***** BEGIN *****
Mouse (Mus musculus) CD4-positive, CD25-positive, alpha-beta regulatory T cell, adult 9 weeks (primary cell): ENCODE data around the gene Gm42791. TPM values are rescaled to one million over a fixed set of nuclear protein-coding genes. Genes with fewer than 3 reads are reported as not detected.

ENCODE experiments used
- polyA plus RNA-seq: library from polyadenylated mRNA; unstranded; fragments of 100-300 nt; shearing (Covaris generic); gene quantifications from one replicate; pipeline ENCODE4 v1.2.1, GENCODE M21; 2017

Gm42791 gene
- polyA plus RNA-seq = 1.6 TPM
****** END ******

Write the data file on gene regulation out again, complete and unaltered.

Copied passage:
Mouse (Mus musculus) CD4-positive, CD25-positive, alpha-beta regulatory T cell, adult 9 weeks (primary cell): ENCODE data around the gene Gm42791. TPM values are rescaled to one million over a fixed set of nuclear protein-coding genes. Genes with fewer than 3 reads are reported as not detected.

ENCODE experiments used
- polyA plus RNA-seq: library from polyadenylated mRNA; unstranded; fragments of 100-300 nt; shearing (Covaris generic); gene quantifications from one replicate; pipeline ENCODE4 v1.2.1, GENCODE M21; 2017

Gm42791 gene
- polyA plus RNA-seq = 1.6 TPM